It was a worthy send-off – a good expression of the liturgical, spiritual and pastoral strengths of our church – a worthy response to a remarkable ministry

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In Dunfermline and Rosyth #pisky Tue, 16 Dec 2014 10:12:11 +0000 I visited our congregations at Holy Trinity, Dunfermline, and St Margaret’s, Rosyth, last Sunday. Last Sunday was all about John the Baptist – one of my favourites.

And this is what I said

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A moment of hope. #pisky Sun, 14 Dec 2014 16:39:26 +0000 Continue reading ]]> You may have noticed that I haven’t been visible here for a little while. Sometimes stuff crowds the diary and makes me lose the rhythm. Four days of the Standing Committee of the Anglican Communion in London – mainly focused on the appointment of a new Secretary General – immediately followed by a trip to Ireland to conduct the wedding of a friend’s daughter – left me struggling to cope with the everyday

But in the midst of trivial round and common task there were some really significant moments of hope. One was a my meeting with the Vestries of our Central Fife Group in Glenrothes in Fife.

Two and a half years ago, these three congregations received Revd Thomas Brauer as Priest in Charge after a period of three years in which it was impossible to find a priest to go there in ministry. At that point, there was very little hope. These are challenging places for our church – post-industrial Fife – but it is very important that we sustain a presence here.

My visit last week arose because Thomas is about to become our Diocesan Missioner – and yet news of his departure didn’t plunge them into renewed despair. The reason is to do with a pattern of ministry which is becoming common across our church.

We don’t endlessly extend groupings of congregations – our culture is too independent for that. Instead we attempt to establish or recognise some ministry in each of the congregations and then to link them together – partly through the ministry of a priest who exercise oversight, encourages, trains and supports. So each of the congregations – in Lochgelly. Leven and Glenrothes – has a person around whom ministry can grow. That includes a stipendiary priest, a licensed Lay Reader, one or two retired clergy and a Lay Reader in training,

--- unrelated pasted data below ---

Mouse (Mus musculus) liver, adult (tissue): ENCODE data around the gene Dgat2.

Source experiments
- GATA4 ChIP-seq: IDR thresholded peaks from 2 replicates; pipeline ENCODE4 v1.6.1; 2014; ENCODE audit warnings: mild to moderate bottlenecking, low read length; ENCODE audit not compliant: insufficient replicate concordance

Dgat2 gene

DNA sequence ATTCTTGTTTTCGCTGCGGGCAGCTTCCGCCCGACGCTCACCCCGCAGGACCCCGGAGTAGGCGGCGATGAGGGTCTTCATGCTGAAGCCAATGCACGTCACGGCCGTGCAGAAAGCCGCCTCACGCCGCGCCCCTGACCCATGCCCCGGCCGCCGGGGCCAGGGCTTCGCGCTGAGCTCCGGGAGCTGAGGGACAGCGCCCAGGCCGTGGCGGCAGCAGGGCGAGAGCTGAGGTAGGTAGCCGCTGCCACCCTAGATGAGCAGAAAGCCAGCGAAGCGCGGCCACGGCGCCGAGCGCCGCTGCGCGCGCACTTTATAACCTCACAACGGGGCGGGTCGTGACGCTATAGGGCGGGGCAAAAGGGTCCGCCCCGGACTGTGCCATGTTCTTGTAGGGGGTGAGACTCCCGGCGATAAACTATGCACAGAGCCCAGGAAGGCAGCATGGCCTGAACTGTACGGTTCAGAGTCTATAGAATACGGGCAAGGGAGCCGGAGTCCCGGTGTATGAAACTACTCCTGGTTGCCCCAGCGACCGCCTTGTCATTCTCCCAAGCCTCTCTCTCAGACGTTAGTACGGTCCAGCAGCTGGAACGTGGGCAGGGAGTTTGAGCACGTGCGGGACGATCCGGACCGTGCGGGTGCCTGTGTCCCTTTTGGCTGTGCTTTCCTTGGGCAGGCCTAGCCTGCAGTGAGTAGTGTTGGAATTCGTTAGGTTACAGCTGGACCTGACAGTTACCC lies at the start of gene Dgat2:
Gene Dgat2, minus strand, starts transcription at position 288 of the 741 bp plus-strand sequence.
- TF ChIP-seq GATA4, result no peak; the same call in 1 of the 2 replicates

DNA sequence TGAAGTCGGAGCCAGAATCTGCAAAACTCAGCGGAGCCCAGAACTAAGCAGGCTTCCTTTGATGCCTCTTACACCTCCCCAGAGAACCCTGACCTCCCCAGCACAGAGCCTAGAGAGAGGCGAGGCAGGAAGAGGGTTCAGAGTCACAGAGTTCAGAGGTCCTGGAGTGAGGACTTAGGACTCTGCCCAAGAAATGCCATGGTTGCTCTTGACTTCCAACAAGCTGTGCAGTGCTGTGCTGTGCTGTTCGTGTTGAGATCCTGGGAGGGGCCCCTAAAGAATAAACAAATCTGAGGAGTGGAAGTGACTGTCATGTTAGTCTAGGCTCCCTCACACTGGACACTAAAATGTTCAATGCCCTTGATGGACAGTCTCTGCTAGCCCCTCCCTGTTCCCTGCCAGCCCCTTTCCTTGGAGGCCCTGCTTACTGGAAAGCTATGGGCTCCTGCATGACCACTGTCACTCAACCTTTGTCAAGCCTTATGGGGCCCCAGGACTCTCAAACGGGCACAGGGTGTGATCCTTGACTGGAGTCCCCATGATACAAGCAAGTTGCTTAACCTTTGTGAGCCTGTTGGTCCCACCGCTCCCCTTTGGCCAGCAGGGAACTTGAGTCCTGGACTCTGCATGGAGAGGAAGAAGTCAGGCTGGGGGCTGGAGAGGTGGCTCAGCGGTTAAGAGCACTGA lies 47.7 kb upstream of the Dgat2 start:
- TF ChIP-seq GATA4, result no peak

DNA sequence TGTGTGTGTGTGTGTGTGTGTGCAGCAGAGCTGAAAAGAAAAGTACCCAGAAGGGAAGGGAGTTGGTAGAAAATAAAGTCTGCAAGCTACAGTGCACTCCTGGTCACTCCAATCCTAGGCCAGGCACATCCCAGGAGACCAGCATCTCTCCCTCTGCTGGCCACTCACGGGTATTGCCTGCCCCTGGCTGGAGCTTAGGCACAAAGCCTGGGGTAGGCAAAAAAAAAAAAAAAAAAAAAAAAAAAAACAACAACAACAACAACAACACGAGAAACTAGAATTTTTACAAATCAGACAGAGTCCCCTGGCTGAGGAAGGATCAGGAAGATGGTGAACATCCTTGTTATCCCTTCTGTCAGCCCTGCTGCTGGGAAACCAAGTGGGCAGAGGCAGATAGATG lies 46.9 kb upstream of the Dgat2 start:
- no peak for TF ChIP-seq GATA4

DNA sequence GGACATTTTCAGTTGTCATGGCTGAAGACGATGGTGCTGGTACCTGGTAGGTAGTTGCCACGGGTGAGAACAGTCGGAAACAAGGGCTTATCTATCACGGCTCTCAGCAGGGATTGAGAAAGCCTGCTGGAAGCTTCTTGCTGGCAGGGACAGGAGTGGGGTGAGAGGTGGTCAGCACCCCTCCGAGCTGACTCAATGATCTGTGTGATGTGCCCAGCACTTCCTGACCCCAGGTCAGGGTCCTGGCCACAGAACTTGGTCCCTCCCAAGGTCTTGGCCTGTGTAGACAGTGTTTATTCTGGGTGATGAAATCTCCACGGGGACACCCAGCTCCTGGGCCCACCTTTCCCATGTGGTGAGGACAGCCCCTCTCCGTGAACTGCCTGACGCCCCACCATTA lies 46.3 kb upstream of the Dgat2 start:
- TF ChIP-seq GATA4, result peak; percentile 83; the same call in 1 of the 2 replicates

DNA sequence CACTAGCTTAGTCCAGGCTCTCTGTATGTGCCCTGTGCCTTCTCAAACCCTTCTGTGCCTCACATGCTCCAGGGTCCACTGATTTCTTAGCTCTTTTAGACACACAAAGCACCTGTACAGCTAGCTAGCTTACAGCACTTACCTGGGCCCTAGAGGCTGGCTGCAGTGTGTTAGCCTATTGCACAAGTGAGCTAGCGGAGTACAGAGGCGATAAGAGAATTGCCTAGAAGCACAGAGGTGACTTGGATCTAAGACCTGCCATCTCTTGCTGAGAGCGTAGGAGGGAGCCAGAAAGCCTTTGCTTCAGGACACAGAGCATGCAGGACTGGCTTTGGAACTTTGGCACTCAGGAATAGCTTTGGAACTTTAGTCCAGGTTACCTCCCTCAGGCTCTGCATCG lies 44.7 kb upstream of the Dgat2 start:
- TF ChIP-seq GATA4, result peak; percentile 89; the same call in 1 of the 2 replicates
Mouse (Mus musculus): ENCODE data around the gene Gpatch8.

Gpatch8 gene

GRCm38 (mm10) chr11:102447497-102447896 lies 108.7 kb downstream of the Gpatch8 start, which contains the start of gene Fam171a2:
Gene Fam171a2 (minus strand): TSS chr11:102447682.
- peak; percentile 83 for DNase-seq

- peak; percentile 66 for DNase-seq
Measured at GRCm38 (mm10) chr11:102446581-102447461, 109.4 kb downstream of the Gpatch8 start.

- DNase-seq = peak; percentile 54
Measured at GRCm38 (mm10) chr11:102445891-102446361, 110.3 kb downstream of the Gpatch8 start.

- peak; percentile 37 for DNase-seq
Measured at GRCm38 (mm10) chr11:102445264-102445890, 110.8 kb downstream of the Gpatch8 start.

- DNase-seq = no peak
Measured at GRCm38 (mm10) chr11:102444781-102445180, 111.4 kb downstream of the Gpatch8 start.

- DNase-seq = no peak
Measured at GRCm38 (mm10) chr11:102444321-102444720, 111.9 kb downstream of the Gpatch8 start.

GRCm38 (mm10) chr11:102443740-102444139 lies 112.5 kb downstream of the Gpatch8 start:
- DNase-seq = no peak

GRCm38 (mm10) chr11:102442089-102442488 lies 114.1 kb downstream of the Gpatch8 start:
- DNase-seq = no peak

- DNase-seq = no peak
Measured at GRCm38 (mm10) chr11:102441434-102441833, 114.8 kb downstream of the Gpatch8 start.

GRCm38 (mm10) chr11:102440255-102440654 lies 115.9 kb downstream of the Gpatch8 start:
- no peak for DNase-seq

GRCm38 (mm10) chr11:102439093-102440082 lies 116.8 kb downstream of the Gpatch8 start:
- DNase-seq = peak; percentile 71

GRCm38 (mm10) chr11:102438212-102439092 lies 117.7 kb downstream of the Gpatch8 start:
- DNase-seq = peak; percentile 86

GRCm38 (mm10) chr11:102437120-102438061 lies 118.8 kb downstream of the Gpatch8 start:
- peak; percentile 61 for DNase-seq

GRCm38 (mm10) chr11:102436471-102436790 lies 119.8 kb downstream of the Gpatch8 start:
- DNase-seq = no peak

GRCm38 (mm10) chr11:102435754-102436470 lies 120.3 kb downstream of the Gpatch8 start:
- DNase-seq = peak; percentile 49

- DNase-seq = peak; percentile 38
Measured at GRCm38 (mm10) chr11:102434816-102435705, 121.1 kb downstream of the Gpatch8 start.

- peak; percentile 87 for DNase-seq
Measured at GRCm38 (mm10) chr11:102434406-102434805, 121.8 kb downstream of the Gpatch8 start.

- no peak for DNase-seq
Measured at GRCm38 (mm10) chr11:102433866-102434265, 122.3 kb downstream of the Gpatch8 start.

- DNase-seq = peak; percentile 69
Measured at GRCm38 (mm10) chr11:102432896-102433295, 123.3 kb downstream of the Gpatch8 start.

I ask myself how this differs from the patterns of Local Collaborative Ministry which were being promoted when I came to Scotland ten years ago. Well it’s probably more opportunistic than doctrinaire. We make the most of the talents and skills which are available but don’t have a fixed pattern. We have a clear understanding of the complementary of ministries of clergy and laity – not seeming to promote one at the expense of the other.

I went back up the M90 in foul weather but with a metaphorical spring in my step.

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Leadership. #pisky Sun, 14 Dec 2014 16:39:20 +0000 Continue reading ]]> I take a look at the Church of Ireland Gazette most weeks. I was interested this week to see Canon Ian Poulton – who is Rector of a group of parishes in the rural South – questioning the wisdom of the Church of Ireland’s current review of dioceses and episcopal ministry.

We’ve had one or two abortive attempts to do this in the past. I’ve never had much enthusiasm for it in Scotland. That’s partly because experience tells me that this is an area in which one can invest much time and effort in all sorts of plans only to see them taken apart on the floor of General Synod. I also haven’t worked out how one can embark on something which seems to look sensible and in the interests of good governance without it beginning to feel in practice like the management of decline.